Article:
December 13th, 1916

Minutes of Council Meeting held on Wednesday, December 13th at 3 pm.

Apologies for absence were received from Mrs. Simon and Miss Ashton.

Members present:-Miss Emily Cox (chair):, Mrs. G.V. Cox, Mrs. Withington, Mrs. Findlay, Mr. G. V. Cox, Mr. Herford.

The minutes of the previous meeting were read and confirmed, with certain additions with regard to the Emergency Fund and Blairs’.

Arising out of the Minutes a letter was read from the Labour Party regarding affiliation.

Annual meeting. Miss Cox reported that she had been to the Town Hall with regard to securing a room for January 23rd, but they stated that they could not let us know whether a room would be available until a week before the meeting. As this notice was so short, Mrs. Withington moved, Mr. Cox seconded and it was agreed that if the Town Hall could not be definitely fixed by Friday December 15th the Minor Hall be booked for January 23rd. It was decided to have 1000 invitation cards printed, and that Sir Charles Swann be asked to take the chair, and failing him, Mr. J. R. Clynes, M. P.

As Mrs. Bamford Tomlinson had not attended the meetings of the Women’s War Interests Committee Mrs. Findlay moved, Mrs. Withington seconded and it was agreed that Miss E. Cox sit on the Committee in her place as the representative of the Council.

The Treasurer presented a financial report.

The Secretary reported the result of a meeting of the Clothing Trade Board held in the Town Hall.

A report on the Conference with M.P.s on food prices was given by Miss Cox.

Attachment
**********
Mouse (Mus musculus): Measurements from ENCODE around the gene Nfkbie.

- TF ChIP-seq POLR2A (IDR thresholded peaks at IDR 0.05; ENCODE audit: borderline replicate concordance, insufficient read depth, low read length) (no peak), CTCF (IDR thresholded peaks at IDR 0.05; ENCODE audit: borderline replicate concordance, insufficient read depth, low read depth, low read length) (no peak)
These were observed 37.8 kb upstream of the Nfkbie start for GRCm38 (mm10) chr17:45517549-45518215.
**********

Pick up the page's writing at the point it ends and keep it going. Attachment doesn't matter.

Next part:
Mrs Findlay moved Mrs. Withington seconded and it was agreed to send the following resolution to the Manchester Society for Women’s Suffrage: “This Meeting (or Conference) considers it essential that any measure of franchise reform which is proposed during the present session should include the enfranchisement of women on a broad and democratic basis, so that they shall be represented by the Parliament which deals with the problems of reconstruction inevitably rising immediately after the war.”

The Sub-Committee minutes were read. A letter had been sent to Miss MacArthur asking for an interview with regard to the organisation of women munition workers and a reply had been received stating that she would be in Manchester during the third week in January, and would be pleased to meet the Council during that time. As the matter was urgent it was decided to ask Miss MacArthur if she could possibly come during the last week in December, or the first week in January, and if this could not be arranged, to ask for her free dates during the third week in January.

The strike at the Leather Works had been satisfactorily settled, the women having received an advance of 2/-per week and the recognition of the Union.

All the women at ? and ? had joined the Union, and a letter had been sent to the firm asking for an interview, when the demand of 6d, instead of 5 per hour, was to be asked for.

Emily Cox January 10th 1917.